Captain Marvel is a faux-feminist bare minimum MCU entry that’s nowhere near as awesome as the trailers promise it to be with a box-standard origins story, lackluster plot, perfunctory action scenes, missing visual style, and patina of social importance.
Set in the 1990s, Marvel Studios’ Captain Marvel is an all-new adventure from a previously unseen period in the history of the Marvel Cinematic Universe that follows the journey of Carol Danvers as she becomes one of the universe’s most powerful heroes. While a galactic war between two alien races reaches Earth, Danvers finds herself and a small cadre of allies at the center of the maelstrom.
I’m gonna go ahead and say it, Captain Marvel is no Wonder Woman.
First I want to say that Brie Larson does the best she can and proves to be endearing enough. I vouched for Emily Blunt but we wouldn’t get A Quiet Place, so I’ll take this as a good compromise.
Captain Marvel begins with a standard-issue story – a hero in training, a missing past, a given name, and a shady higher power. The film remains disappointingly flat and boring throughout as MCU keeps on intervening with its true motivations.
The already box-standard origins story is crammed with other origins story to fill in the blanks for Marvel fans. You have the early years of S.H.I.E.L.D, a younger cat-loving Fury before he lost his eye, where that “thing” came from, and how the Avenger’s Initiative came about. This is plugged into an action adventure where Veers goes on a road trip with Fury to find the usual Marvel MacGuffin before a cut-rate villain finds it first.
The action scenes are executed well enough to be above your B-movie sci-fi action film, but pedestrian compared to previous MCU offerings. At some point, a blue-faced Gemma Chan shoots Captain Marvel with a nerf gun. Even with all these 90’s pop culture reference, the film has no personality. The First Avenger had whiz-bang action, Iron Man touched on the military-industrial complex with flair, and Thor had Shakespearean themes. Captain Marvel has a cool cat.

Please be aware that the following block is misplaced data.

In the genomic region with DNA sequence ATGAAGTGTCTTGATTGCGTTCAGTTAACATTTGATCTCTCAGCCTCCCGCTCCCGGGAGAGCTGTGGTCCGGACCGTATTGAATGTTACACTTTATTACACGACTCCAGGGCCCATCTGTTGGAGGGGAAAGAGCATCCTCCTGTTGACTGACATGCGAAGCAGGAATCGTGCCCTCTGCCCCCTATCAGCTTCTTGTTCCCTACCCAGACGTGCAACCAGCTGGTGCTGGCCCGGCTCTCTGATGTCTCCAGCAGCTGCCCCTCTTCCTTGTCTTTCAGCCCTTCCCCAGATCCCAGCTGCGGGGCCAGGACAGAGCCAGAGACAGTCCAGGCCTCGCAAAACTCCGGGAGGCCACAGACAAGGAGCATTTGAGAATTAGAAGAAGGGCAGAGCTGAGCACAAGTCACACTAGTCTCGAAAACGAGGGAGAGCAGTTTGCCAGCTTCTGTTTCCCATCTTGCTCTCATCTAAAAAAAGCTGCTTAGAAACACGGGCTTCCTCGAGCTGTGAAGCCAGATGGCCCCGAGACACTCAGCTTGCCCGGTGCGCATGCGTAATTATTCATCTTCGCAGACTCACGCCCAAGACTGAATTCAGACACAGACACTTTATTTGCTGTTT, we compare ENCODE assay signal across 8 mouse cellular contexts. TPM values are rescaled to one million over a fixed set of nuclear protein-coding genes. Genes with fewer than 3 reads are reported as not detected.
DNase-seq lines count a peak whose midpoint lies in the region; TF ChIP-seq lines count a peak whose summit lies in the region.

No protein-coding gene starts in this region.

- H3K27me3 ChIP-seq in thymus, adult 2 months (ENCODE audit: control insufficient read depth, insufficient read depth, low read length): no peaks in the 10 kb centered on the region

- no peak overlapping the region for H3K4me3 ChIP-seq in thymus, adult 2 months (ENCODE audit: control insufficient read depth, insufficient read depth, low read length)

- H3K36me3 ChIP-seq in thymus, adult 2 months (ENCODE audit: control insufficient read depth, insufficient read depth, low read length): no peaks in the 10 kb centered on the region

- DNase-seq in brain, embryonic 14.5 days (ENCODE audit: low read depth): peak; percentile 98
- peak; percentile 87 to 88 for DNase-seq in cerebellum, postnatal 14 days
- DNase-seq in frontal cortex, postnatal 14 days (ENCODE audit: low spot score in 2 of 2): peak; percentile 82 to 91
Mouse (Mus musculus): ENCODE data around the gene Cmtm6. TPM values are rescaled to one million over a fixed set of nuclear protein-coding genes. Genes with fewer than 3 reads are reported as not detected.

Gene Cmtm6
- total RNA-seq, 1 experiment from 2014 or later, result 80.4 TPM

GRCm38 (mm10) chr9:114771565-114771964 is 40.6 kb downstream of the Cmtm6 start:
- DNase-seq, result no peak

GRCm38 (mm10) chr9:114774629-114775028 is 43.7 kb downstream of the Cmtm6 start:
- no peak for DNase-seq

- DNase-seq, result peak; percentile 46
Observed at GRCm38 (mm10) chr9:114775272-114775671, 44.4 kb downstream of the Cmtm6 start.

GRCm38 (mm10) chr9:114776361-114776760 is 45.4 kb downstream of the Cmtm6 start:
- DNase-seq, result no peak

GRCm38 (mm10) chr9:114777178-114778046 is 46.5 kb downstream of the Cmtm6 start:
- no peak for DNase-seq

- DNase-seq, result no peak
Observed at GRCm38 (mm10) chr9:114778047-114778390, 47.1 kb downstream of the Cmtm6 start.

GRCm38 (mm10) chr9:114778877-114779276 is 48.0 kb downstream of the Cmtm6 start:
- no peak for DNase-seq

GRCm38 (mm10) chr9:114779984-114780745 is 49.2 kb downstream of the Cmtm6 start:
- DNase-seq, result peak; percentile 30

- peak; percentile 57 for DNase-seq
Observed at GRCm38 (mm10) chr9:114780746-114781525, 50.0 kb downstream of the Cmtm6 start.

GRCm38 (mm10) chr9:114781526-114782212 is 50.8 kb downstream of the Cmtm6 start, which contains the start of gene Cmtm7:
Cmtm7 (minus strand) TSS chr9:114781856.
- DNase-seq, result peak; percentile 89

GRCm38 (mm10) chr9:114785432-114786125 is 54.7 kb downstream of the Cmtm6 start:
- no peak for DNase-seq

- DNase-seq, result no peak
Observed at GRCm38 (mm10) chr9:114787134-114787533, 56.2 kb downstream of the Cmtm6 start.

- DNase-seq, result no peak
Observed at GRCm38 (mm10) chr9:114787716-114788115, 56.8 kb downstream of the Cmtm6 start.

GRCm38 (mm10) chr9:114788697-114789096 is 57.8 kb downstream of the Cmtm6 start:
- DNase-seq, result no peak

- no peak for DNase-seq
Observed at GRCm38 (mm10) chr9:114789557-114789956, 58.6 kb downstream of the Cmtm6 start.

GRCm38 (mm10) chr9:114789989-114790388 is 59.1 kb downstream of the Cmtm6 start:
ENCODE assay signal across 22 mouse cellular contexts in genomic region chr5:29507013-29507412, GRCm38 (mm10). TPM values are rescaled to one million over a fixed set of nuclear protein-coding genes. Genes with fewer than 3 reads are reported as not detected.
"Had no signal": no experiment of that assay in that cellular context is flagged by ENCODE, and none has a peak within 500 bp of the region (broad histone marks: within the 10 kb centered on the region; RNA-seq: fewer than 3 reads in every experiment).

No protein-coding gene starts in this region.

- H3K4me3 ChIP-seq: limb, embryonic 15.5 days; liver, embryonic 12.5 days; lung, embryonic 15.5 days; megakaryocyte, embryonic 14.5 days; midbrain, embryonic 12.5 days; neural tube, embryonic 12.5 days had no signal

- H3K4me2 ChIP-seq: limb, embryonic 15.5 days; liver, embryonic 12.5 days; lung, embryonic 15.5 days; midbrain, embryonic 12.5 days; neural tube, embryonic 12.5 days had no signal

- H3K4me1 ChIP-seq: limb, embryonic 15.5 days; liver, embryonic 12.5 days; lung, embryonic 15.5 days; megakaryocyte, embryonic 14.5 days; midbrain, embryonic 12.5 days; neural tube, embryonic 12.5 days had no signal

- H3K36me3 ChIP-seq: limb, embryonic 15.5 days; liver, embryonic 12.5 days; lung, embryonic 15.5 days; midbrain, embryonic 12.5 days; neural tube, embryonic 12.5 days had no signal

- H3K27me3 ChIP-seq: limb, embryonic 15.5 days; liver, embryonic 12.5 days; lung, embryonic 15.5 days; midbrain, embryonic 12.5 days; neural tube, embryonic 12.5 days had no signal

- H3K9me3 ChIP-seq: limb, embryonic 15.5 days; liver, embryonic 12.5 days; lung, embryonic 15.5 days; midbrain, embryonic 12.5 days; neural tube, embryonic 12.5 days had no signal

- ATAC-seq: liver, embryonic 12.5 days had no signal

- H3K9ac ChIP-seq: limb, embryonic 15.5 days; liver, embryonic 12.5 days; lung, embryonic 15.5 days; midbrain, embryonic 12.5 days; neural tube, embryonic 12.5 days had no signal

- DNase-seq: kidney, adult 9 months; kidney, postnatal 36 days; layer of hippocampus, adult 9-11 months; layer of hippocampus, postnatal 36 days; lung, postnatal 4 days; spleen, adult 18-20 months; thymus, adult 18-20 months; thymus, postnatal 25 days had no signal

In the end that’s only what you get – pop culture bits, recycled MCU beats and a flerken. Worse, the supporting characters – Fury and Talos – had more engaging screen time. Jackson as the unaware agent Fury and Mendelsohn as a wry villain make the proceedings amusing, but they’re not what you’re supposed to be here for. The script doesn’t nearly pay enough attention to the transformation of Veers to Carol Danvers that whatever emotional depth Brie Larson puts into her role becomes superficial.
And what about all that female empowerment it promises? sadly whatever you see in the trailers is all that it can offer. There are obvious great elements here – a female warrior seen as too emotional, villains that could shapeshift, and Top Gun dogfighting. But Marvel has a bigger trilogy to end so they’re just peppered on to a muddled narrative.
Captain Marvel deserved better and the first-female led MCU movie deserved more. Hopefully, with the Avengers ending, the sequel is free to be the Carol Danvers movie it deserves to be. And more Goose.
My Rating: 6/10